Kaori, Katai, and Weili inhale the aroma of the various herbs and teas of the tea shop. No place like any other would smell like this, or so Kaori’s mother has told her. The memory of that conversation rises, her mind speaking in her mother’s voice: “Each tea shop is different, each featuring the local teas with nearby imports. Some Lords and Ladies, your Aunt, for instance, make it a point to travel as much of the realm as they can in order to sample and choose the finest ingredients for their home.” Cherry-wood tables have been set up in a small-ish section of the shop, with movable paper screens between them, painted sparsely with suggestive lines. Here a small oriole, there a budding branch. Most of the tables have been pushed together, occupied by a group of six men. One of them rises and approaches them. In the quiet lighting of the indoor lamps it takes Kaori a moment to recognize her father.
“Beautiful wife and lovely children!” Katai and the family bow to him, smiling.
“Husband. What a surprise.” Despite the cool flippancy with which her mother says it, Kaori can tell she is genuinely surprised.
“I came to meet with Hensei, and discovered him occupied. They have kindly invited me to join them.” Kaori’s father looks at her. “You should join us Kaori. These men would be good for you to meet, and the conversation has just turned to poetry.”
Katai’s fan lazily waves near her shoulder. “Will you not be joining me in my meeting then, dearest husband?”
“Weili can join you. I trust his judgement in the matter.”
Kaori looks to Weili and catches his eye. His shoulders move upwards a fraction of an inch and then back down. A subtle gesture she recognizes from their playacting. He bows to his father. His mother inclines her head.
“All right. Come Weili, let’s grab a table. And don’t forget to pull the screen.” As the two of them move towards one of the tables, someone calls them from the table of gentlemen.
“Huiren! Come on then, we’re ready to start.” Kaori recognizes Hensei’s voice from his sporadic but frequent visits with her father. She knows little about him, other than his close friendship with her father. The two walk back towards the table, and her father introduces her.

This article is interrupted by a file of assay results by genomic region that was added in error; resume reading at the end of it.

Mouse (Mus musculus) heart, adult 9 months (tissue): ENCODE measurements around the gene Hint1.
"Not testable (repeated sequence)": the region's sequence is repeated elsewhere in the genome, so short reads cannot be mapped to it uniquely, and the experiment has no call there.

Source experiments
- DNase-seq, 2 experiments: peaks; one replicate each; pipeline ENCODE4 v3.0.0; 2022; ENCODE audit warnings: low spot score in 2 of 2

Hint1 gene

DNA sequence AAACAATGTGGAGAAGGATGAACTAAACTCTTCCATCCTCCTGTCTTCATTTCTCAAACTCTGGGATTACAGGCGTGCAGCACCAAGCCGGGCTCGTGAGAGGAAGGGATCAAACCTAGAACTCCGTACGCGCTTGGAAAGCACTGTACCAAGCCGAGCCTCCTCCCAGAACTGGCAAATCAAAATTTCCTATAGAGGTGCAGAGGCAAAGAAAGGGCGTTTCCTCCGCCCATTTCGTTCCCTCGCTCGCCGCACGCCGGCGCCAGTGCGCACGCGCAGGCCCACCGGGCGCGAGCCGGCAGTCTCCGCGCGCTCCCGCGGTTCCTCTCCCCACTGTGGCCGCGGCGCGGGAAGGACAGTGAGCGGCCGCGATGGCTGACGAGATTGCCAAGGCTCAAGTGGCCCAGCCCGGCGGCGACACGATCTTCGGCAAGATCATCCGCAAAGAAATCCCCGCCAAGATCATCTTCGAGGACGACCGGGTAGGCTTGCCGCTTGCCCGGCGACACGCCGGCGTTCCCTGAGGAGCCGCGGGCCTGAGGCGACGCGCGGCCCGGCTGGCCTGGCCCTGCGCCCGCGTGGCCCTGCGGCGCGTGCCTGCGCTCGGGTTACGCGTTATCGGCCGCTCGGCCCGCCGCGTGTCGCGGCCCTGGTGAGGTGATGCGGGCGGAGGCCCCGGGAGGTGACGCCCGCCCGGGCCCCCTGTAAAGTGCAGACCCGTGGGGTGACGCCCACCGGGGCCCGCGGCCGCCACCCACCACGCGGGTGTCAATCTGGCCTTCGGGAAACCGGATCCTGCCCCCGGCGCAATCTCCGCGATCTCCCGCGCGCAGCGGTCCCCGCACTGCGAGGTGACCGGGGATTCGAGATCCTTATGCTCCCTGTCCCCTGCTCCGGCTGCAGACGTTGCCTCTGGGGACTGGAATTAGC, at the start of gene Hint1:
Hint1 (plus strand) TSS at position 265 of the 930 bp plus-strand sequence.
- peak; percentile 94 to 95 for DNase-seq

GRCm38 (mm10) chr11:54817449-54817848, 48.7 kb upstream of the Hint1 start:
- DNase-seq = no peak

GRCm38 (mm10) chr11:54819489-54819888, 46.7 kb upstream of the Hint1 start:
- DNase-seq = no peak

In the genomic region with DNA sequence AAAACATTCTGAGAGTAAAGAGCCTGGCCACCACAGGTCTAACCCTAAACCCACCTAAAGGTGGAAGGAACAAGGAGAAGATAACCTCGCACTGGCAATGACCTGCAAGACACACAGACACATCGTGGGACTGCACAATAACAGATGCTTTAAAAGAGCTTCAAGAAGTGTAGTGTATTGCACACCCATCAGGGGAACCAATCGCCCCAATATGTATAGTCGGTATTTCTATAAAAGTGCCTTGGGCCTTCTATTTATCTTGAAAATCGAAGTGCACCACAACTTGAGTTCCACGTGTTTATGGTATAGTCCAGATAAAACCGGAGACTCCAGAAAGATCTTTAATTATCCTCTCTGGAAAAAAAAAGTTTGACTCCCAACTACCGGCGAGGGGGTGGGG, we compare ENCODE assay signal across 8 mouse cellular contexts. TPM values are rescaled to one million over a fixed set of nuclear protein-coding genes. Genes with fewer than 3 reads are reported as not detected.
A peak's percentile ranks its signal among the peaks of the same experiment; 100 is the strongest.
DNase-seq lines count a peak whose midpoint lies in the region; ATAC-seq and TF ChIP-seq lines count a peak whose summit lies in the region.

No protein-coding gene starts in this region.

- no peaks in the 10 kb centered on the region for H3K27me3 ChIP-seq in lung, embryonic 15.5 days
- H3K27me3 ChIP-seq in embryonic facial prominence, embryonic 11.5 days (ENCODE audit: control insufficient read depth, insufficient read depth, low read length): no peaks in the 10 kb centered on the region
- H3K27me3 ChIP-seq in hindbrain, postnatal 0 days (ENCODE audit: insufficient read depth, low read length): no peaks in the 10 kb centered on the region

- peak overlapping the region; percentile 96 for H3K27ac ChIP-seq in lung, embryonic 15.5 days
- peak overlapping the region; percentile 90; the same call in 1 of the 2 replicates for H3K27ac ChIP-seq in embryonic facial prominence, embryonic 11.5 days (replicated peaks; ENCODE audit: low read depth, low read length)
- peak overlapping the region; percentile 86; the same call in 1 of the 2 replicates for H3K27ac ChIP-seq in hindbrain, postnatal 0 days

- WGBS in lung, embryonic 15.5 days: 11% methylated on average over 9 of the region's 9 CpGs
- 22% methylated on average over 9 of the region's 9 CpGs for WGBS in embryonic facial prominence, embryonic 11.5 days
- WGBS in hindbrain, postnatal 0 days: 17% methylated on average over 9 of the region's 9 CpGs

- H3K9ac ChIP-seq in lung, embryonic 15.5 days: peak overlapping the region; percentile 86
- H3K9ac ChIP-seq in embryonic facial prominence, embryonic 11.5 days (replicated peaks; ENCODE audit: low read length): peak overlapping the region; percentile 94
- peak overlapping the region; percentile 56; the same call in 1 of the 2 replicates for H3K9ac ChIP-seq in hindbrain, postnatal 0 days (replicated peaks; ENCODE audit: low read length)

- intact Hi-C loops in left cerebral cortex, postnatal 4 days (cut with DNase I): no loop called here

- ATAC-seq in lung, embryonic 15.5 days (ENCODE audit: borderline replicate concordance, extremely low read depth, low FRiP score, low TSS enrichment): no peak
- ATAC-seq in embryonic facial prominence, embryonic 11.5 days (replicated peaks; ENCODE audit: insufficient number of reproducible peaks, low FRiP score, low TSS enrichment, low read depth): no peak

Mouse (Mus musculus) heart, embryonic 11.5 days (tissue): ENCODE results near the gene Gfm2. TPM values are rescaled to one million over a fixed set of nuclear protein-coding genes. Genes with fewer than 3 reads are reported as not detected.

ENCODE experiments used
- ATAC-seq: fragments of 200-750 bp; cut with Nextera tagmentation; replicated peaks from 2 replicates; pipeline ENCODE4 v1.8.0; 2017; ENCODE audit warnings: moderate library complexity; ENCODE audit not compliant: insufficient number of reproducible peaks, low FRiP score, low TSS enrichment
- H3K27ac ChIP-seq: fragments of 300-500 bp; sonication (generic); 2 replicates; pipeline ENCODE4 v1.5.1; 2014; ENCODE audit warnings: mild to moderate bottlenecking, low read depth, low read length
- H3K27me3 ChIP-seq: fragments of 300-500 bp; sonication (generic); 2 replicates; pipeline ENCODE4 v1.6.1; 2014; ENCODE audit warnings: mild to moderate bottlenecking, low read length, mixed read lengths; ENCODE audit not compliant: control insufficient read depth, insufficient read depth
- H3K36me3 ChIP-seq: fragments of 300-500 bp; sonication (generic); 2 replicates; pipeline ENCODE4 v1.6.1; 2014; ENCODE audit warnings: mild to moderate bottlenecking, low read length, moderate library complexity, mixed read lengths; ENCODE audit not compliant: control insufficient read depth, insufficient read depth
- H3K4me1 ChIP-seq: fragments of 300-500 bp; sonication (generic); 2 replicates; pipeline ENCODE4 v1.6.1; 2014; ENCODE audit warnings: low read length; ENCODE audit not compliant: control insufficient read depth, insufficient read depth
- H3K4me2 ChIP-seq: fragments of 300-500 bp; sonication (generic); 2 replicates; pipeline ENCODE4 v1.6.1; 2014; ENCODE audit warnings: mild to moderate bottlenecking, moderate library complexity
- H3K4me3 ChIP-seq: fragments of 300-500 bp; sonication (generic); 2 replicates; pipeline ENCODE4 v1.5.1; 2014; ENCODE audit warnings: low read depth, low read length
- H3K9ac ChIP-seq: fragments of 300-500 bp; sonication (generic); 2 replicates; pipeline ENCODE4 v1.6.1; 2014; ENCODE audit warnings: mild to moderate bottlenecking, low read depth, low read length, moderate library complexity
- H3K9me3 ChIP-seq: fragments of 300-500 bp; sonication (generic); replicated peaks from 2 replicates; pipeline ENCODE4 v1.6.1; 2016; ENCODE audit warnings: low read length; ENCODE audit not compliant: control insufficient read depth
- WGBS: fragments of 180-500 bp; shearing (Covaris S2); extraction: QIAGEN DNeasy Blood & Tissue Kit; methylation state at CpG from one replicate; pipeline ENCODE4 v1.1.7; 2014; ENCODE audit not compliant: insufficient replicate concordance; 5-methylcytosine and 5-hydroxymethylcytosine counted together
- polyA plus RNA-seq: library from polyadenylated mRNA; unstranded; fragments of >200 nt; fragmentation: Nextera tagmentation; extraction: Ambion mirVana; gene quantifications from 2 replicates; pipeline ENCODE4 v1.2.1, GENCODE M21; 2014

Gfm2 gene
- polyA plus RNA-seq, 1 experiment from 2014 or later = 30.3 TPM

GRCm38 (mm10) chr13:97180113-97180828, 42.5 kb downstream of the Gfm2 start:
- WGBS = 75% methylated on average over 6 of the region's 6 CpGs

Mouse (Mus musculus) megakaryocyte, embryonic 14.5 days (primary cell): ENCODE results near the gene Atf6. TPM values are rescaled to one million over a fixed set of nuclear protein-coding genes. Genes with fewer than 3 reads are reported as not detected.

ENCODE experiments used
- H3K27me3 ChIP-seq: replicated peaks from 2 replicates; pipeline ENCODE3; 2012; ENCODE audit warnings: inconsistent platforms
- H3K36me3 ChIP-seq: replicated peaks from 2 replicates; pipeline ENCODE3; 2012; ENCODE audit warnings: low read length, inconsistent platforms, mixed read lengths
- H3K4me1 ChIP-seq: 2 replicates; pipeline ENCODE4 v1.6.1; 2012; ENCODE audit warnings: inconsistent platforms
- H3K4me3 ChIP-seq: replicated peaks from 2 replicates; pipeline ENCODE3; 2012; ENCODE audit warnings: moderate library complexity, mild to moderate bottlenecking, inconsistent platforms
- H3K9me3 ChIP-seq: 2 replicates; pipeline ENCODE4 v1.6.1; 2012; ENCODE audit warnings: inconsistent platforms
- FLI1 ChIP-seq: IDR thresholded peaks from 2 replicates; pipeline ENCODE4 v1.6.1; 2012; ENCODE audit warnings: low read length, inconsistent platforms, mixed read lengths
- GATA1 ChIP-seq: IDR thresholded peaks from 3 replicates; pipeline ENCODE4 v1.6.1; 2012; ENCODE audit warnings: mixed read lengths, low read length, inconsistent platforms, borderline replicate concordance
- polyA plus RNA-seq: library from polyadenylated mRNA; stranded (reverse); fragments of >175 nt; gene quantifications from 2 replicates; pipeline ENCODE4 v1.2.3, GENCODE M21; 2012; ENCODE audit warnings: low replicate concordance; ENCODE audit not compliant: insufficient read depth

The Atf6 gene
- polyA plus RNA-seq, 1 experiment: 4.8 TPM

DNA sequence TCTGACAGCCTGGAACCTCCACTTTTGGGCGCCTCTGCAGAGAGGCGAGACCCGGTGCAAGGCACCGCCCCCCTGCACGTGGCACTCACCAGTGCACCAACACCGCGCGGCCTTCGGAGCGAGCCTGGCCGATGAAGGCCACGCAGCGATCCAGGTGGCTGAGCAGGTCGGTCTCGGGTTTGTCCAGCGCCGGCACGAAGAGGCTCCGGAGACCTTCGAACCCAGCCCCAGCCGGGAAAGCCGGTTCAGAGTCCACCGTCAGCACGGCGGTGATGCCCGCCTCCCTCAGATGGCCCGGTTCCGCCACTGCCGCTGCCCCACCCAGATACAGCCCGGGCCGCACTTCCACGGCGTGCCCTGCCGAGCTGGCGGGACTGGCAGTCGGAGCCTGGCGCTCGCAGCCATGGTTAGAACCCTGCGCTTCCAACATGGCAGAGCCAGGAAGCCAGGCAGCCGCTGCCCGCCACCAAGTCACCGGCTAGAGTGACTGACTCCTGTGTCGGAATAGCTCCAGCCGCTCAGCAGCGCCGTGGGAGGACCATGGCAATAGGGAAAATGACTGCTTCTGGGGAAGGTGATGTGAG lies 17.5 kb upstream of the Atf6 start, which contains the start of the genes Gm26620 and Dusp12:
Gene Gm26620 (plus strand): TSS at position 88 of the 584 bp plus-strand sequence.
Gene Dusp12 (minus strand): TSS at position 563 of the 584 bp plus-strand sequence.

“Gentlemen, this is my daughter, Inaba Kaori. Kaori, these are some of my acquaintances from afar. They’ve come to visit with Hensei.” Despite the deep burning desire to know why, Kaori understands that such a question would be improper at best, insulting at worst. She bows to each of the gentlemen in turn.
“Tsubasa Changfu, Zheng Quishui, Henghai Shin, Shinobu Gangan, Noboru Michi, and of course, you know Hideki Hensei.”
“It is my fortune and pleasure to meet all of you esteemed gentlemen, and to see you again in good health Hideki Hensei.” Kaori and her father join the men at the table. Kaori turns when she hears the sound of wood scraping together as the door opens. An older woman walks in, dressed in simple fashions, linen clothing heavily layered against the cold, done in shades of yellow, her hair the gray of the snow outside Kaori’s window. She goes over to the table where her mother and brother are sitting and joins them, a screen is pulled, replacing Kaori’s view of the scene with a river landscape. The turbulence of river against stones reflects in her thoughts, causing her to loose the thread of conversation briefly; when she returns to it, Hensei is speaking.
“…I think I would have preferred the red flowers in that border, but they’re impossible to get a hold of in the Winter.”
“I agree. The red flowers would have made a much more dramatic point, but the subtlety with which the ferns executed it cannot be ignored Hideki, you’ve done well.” Kaori thinks this is Zheng speaking, but already some of their drift away like leaves in the current. Changfu turns to her. Kaori’s fan comes out by reflex and covers her face while fanning ripples through the air.
“What do you think, Miss Inaba Kaori?”
Kaori takes a moment to still her fan and lower it slightly. “I have been told that Hideki Hensei’s landscaping is legendary, mostly from my father. I did not think anything in this village was legendary until I knew it could attract those from other provinces, but I have never seen Hideki’s work.”
Many of the men smile, Changfu the broadest. “You should make time to see that, Miss Inaba. Surely the friendship your father has would dictate such things.” Kaori finds herself wondering if Changfu’s mouth is just large, or there is that much enjoyment in him.
“In truth, Hideki’s house is so far for an old man, I have not thought to bring her with me. But now that she older and stronger, perhaps her old father could lean on her during the journey.” Kaori smiles pleasantly and hides behind her fan, the other men chuckle quietly in good humor.
“You are the perfect picture of health… for your age, Father.”
Several of the man now laugh outright, including her Father. Changfu turns to Huiren, “You have raised her with sharp wit and gracious manners, a rare but appreciable combination. Well done, Inaba.” Kaori’s father bows at the compliment, while Hensei speaks up.
“He has also taught her appreciation of poetry, which I know more than a few of you enjoy better than flowers and grass.”
“Ah yes, has the time come for me to recover my writing box?”